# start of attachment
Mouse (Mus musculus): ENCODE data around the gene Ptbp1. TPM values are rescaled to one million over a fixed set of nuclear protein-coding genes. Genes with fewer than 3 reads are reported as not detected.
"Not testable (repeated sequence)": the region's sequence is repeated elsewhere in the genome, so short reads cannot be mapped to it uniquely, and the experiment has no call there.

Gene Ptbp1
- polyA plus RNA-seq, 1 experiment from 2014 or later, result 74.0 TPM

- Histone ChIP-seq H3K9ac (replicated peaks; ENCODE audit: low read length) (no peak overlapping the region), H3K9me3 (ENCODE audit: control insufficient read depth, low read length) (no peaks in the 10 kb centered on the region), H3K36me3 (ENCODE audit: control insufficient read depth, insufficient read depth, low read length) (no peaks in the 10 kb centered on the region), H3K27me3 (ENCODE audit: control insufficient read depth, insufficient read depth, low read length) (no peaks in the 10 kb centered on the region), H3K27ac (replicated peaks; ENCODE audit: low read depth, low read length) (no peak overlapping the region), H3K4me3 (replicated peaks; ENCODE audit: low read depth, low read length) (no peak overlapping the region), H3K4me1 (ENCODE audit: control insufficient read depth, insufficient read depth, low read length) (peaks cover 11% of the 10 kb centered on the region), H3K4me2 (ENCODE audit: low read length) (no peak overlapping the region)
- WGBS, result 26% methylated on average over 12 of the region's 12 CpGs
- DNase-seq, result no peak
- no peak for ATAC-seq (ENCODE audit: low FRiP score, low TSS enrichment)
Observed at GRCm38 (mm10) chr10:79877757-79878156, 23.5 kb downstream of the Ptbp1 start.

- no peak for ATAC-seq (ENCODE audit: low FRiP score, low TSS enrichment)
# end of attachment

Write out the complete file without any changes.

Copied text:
Mouse (Mus musculus): ENCODE data around the gene Ptbp1. TPM values are rescaled to one million over a fixed set of nuclear protein-coding genes. Genes with fewer than 3 reads are reported as not detected.
"Not testable (repeated sequence)": the region's sequence is repeated elsewhere in the genome, so short reads cannot be mapped to it uniquely, and the experiment has no call there.

Gene Ptbp1
- polyA plus RNA-seq, 1 experiment from 2014 or later, result 74.0 TPM

- Histone ChIP-seq H3K9ac (replicated peaks; ENCODE audit: low read length) (no peak overlapping the region), H3K9me3 (ENCODE audit: control insufficient read depth, low read length) (no peaks in the 10 kb centered on the region), H3K36me3 (ENCODE audit: control insufficient read depth, insufficient read depth, low read length) (no peaks in the 10 kb centered on the region), H3K27me3 (ENCODE audit: control insufficient read depth, insufficient read depth, low read length) (no peaks in the 10 kb centered on the region), H3K27ac (replicated peaks; ENCODE audit: low read depth, low read length) (no peak overlapping the region), H3K4me3 (replicated peaks; ENCODE audit: low read depth, low read length) (no peak overlapping the region), H3K4me1 (ENCODE audit: control insufficient read depth, insufficient read depth, low read length) (peaks cover 11% of the 10 kb centered on the region), H3K4me2 (ENCODE audit: low read length) (no peak overlapping the region)
- WGBS, result 26% methylated on average over 12 of the region's 12 CpGs
- DNase-seq, result no peak
- no peak for ATAC-seq (ENCODE audit: low FRiP score, low TSS enrichment)
Observed at GRCm38 (mm10) chr10:79877757-79878156, 23.5 kb downstream of the Ptbp1 start.

- no peak for ATAC-seq (ENCODE audit: low FRiP score, low TSS enrichment)